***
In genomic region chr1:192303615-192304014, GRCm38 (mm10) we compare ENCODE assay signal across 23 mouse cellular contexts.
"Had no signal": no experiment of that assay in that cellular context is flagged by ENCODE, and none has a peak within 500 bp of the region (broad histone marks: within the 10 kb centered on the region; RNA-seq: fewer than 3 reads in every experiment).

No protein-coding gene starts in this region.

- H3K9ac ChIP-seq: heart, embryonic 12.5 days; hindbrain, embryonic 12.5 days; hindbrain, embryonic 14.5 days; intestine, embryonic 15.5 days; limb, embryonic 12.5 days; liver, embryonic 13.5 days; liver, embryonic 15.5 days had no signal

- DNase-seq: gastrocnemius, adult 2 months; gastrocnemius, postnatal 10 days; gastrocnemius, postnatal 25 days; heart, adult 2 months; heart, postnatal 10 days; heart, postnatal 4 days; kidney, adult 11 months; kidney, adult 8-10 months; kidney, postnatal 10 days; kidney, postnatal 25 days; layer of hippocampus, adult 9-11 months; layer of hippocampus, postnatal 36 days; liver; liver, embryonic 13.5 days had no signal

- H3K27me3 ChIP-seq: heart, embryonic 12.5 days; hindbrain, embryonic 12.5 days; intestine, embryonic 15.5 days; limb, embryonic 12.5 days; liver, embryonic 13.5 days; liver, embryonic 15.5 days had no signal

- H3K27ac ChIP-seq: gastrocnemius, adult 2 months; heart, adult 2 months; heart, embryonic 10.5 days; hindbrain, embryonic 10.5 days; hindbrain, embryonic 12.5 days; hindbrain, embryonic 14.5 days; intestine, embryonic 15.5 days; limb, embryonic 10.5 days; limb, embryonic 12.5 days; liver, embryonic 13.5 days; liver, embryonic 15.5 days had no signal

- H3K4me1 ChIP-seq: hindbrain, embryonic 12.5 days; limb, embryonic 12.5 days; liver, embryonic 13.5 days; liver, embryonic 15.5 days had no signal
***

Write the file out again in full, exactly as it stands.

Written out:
In genomic region chr1:192303615-192304014, GRCm38 (mm10) we compare ENCODE assay signal across 23 mouse cellular contexts.
"Had no signal": no experiment of that assay in that cellular context is flagged by ENCODE, and none has a peak within 500 bp of the region (broad histone marks: within the 10 kb centered on the region; RNA-seq: fewer than 3 reads in every experiment).

No protein-coding gene starts in this region.

- H3K9ac ChIP-seq: heart, embryonic 12.5 days; hindbrain, embryonic 12.5 days; hindbrain, embryonic 14.5 days; intestine, embryonic 15.5 days; limb, embryonic 12.5 days; liver, embryonic 13.5 days; liver, embryonic 15.5 days had no signal

- DNase-seq: gastrocnemius, adult 2 months; gastrocnemius, postnatal 10 days; gastrocnemius, postnatal 25 days; heart, adult 2 months; heart, postnatal 10 days; heart, postnatal 4 days; kidney, adult 11 months; kidney, adult 8-10 months; kidney, postnatal 10 days; kidney, postnatal 25 days; layer of hippocampus, adult 9-11 months; layer of hippocampus, postnatal 36 days; liver; liver, embryonic 13.5 days had no signal

- H3K27me3 ChIP-seq: heart, embryonic 12.5 days; hindbrain, embryonic 12.5 days; intestine, embryonic 15.5 days; limb, embryonic 12.5 days; liver, embryonic 13.5 days; liver, embryonic 15.5 days had no signal

- H3K27ac ChIP-seq: gastrocnemius, adult 2 months; heart, adult 2 months; heart, embryonic 10.5 days; hindbrain, embryonic 10.5 days; hindbrain, embryonic 12.5 days; hindbrain, embryonic 14.5 days; intestine, embryonic 15.5 days; limb, embryonic 10.5 days; limb, embryonic 12.5 days; liver, embryonic 13.5 days; liver, embryonic 15.5 days had no signal

- H3K4me1 ChIP-seq: hindbrain, embryonic 12.5 days; limb, embryonic 12.5 days; liver, embryonic 13.5 days; liver, embryonic 15.5 days had no signal